Wednesday, July 8, 2015

In Soviet Russia, recursion invokes you!

This is one of those “I know what worked, but I don’t quite know what I learned” posts.

To implement my type-safe pattern matching, I have to essentially recurse down into two structures: the type of the thing being matched, and the individual pattern that’s trying to match it. That is, given:

t: List[Maybe[Boolean]]     //          call this the haystack type
case t of
    Cons(One(True), _): doWhatever(...) // and this the needle type

… I need to recurse both into the List[Maybe[Boolean]] and into the Cons(One(True), _). The question is, which of those looks like recursion, and which looks like a dispatch? The problem is interesting because both structures are polymorphic: the haystack can be simple type (Cons(head: T, tail: List[T])) or a union type (Cons(...) | Empty), while the needle type can either be a concrete type (One(True)) or a wildcard (_).

Essentially, some piece of code has to look something like this:

Result recursePolymorphically(Arg arg) {
  if (arg instanceof OneThing) { ... }
  else if (arg instanceof AnotherThing { ... }

and the question is whether I:

  • recurse into the haystack polymorphically, and instanceof-ify the needle
  • recurse into the needle polymorphically, and instanceof-ify the haystack

A quick observation that drove my thinking on this: the haystack type is potentially infinite (the tail of a Cons is a disjunction that includes a Cons, the tail of which is a disjunction that includes a Cons, and so on) while the needle is always finite. Thus, the base case must depend on the needle.

I tried the first of those first, since I like the idea of the base case being driven off the method’s arguments rather than an attribute of this; with the needle as an argument, the base case is when that argument represents a wildcard or a concrete, no-arg type.

The problem is that this didn’t work well with laziness (the subject of my next post), since it meant forcing the haystack more than I wanted. This in turn caused types to explode out much faster than they needed to. Instead of ending up with something like:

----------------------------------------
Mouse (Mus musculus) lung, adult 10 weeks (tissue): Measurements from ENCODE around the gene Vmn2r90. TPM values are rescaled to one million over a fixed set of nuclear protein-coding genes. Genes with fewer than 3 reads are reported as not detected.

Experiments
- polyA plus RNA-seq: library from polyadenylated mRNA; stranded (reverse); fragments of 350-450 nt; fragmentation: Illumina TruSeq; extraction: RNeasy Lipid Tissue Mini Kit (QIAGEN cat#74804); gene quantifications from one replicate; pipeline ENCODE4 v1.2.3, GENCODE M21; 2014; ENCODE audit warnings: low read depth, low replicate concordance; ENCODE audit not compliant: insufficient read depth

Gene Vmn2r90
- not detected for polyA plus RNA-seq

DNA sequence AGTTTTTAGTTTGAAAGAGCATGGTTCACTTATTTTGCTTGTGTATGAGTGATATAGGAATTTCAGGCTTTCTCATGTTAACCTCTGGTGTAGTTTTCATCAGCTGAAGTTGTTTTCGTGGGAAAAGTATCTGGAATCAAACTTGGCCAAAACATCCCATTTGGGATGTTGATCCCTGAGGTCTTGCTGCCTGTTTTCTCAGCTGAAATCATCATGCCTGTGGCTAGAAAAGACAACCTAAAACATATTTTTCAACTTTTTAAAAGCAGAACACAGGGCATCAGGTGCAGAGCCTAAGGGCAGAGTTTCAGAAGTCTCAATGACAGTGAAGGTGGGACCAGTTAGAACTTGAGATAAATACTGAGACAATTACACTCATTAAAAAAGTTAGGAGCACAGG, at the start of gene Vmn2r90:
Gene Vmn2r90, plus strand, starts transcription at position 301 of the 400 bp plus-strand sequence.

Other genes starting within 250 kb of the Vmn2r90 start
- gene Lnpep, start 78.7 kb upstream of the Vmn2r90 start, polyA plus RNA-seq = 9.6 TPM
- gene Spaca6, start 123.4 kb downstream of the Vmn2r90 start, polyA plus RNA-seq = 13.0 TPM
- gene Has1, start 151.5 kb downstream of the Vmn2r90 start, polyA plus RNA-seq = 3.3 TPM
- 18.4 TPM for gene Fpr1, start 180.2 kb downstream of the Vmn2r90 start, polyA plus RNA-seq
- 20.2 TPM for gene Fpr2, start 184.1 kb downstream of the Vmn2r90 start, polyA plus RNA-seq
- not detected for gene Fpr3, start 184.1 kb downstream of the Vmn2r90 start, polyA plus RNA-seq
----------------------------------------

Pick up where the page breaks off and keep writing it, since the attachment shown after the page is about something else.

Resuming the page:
t': Cons(Nothing, ...)
  | Empty

I might end up with something like:

t': Cons(Nothing, Cons(Nothing, ...) | Empty)
  | Cons(Nothing, Cons(Maybe[True], ...) | Empty)
  | Cons(Nothing, Cons(Maybe[False], ...) | Empty)
  | Empty

This made testing more difficult, as I had to start balancing thoroughness and verbosity in the test code. It also means that in the case of a compilation error, the user would see a much more confusing error message. Would you rather see “saw True but expected Cons(Nothing, …)” or “saw True but expected Cons(Nothing, Cons(Nothing, …) | Empty) | Cons(Nothing, Cons(Maybe[True], …) | Empty) | Cons(Nothing, Cons(Maybe[False], …) | Empty) | Empty”? I just wrote that, and I can barely even make sense of it!

As it happens, the testing was important because this approach lent itself to more bugs, though I haven’t done the introspection to figure out why.

The explosion problem pretty much went away when I switched the recursion and the dispatch. Now, the polymorphic call to the needle’s Any form can take its unforced argument (a thunk representing some piece of the haystack’s type) and shove it into the result, still in its lazy form. The result becomes something like matched={<thunk>}, which keeps things from having to expand further.

Which gets me back to the question at the top: what did I learn? I still don’t know. I tried one technique, identified its flaws, and tried the other — but I didn’t learn how to pick techniques better. My algorithm is still a linear search.